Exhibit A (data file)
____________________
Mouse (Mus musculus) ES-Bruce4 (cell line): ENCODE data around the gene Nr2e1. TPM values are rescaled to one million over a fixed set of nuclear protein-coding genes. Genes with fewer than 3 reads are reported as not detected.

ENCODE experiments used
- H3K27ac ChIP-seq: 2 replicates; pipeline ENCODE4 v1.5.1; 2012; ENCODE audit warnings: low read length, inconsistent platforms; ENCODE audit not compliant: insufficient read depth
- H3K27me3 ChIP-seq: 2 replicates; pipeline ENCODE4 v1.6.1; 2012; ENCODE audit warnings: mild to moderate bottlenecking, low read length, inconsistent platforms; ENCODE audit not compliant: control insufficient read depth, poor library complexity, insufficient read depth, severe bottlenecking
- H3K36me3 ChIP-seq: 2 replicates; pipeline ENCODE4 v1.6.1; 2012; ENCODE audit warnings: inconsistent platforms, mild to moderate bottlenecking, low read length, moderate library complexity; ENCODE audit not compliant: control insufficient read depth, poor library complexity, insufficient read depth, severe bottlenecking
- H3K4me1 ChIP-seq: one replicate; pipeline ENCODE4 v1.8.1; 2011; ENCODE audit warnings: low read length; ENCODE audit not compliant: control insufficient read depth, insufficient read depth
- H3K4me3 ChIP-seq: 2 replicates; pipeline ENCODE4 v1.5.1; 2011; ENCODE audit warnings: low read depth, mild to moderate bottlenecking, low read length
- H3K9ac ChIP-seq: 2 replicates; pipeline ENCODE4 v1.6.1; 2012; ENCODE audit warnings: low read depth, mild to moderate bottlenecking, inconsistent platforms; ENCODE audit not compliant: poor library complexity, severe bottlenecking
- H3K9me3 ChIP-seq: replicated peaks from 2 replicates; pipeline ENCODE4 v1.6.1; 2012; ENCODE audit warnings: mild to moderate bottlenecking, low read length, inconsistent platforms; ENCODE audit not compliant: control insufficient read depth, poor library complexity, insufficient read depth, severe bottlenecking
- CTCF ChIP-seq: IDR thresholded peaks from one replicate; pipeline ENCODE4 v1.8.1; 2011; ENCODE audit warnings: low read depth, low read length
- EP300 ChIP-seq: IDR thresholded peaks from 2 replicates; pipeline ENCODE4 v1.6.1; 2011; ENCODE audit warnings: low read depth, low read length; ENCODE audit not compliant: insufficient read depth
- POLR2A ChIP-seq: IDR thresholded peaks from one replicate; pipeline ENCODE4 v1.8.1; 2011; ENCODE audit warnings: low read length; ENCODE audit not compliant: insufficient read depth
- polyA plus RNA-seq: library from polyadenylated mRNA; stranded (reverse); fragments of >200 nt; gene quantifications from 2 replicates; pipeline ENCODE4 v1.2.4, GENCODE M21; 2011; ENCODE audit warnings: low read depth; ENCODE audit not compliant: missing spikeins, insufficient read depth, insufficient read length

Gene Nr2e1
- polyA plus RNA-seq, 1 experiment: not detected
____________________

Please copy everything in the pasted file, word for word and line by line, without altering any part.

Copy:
Mouse (Mus musculus) ES-Bruce4 (cell line): ENCODE data around the gene Nr2e1. TPM values are rescaled to one million over a fixed set of nuclear protein-coding genes. Genes with fewer than 3 reads are reported as not detected.

ENCODE experiments used
- H3K27ac ChIP-seq: 2 replicates; pipeline ENCODE4 v1.5.1; 2012; ENCODE audit warnings: low read length, inconsistent platforms; ENCODE audit not compliant: insufficient read depth
- H3K27me3 ChIP-seq: 2 replicates; pipeline ENCODE4 v1.6.1; 2012; ENCODE audit warnings: mild to moderate bottlenecking, low read length, inconsistent platforms; ENCODE audit not compliant: control insufficient read depth, poor library complexity, insufficient read depth, severe bottlenecking
- H3K36me3 ChIP-seq: 2 replicates; pipeline ENCODE4 v1.6.1; 2012; ENCODE audit warnings: inconsistent platforms, mild to moderate bottlenecking, low read length, moderate library complexity; ENCODE audit not compliant: control insufficient read depth, poor library complexity, insufficient read depth, severe bottlenecking
- H3K4me1 ChIP-seq: one replicate; pipeline ENCODE4 v1.8.1; 2011; ENCODE audit warnings: low read length; ENCODE audit not compliant: control insufficient read depth, insufficient read depth
- H3K4me3 ChIP-seq: 2 replicates; pipeline ENCODE4 v1.5.1; 2011; ENCODE audit warnings: low read depth, mild to moderate bottlenecking, low read length
- H3K9ac ChIP-seq: 2 replicates; pipeline ENCODE4 v1.6.1; 2012; ENCODE audit warnings: low read depth, mild to moderate bottlenecking, inconsistent platforms; ENCODE audit not compliant: poor library complexity, severe bottlenecking
- H3K9me3 ChIP-seq: replicated peaks from 2 replicates; pipeline ENCODE4 v1.6.1; 2012; ENCODE audit warnings: mild to moderate bottlenecking, low read length, inconsistent platforms; ENCODE audit not compliant: control insufficient read depth, poor library complexity, insufficient read depth, severe bottlenecking
- CTCF ChIP-seq: IDR thresholded peaks from one replicate; pipeline ENCODE4 v1.8.1; 2011; ENCODE audit warnings: low read depth, low read length
- EP300 ChIP-seq: IDR thresholded peaks from 2 replicates; pipeline ENCODE4 v1.6.1; 2011; ENCODE audit warnings: low read depth, low read length; ENCODE audit not compliant: insufficient read depth
- POLR2A ChIP-seq: IDR thresholded peaks from one replicate; pipeline ENCODE4 v1.8.1; 2011; ENCODE audit warnings: low read length; ENCODE audit not compliant: insufficient read depth
- polyA plus RNA-seq: library from polyadenylated mRNA; stranded (reverse); fragments of >200 nt; gene quantifications from 2 replicates; pipeline ENCODE4 v1.2.4, GENCODE M21; 2011; ENCODE audit warnings: low read depth; ENCODE audit not compliant: missing spikeins, insufficient read depth, insufficient read length

Gene Nr2e1
- polyA plus RNA-seq, 1 experiment: not detected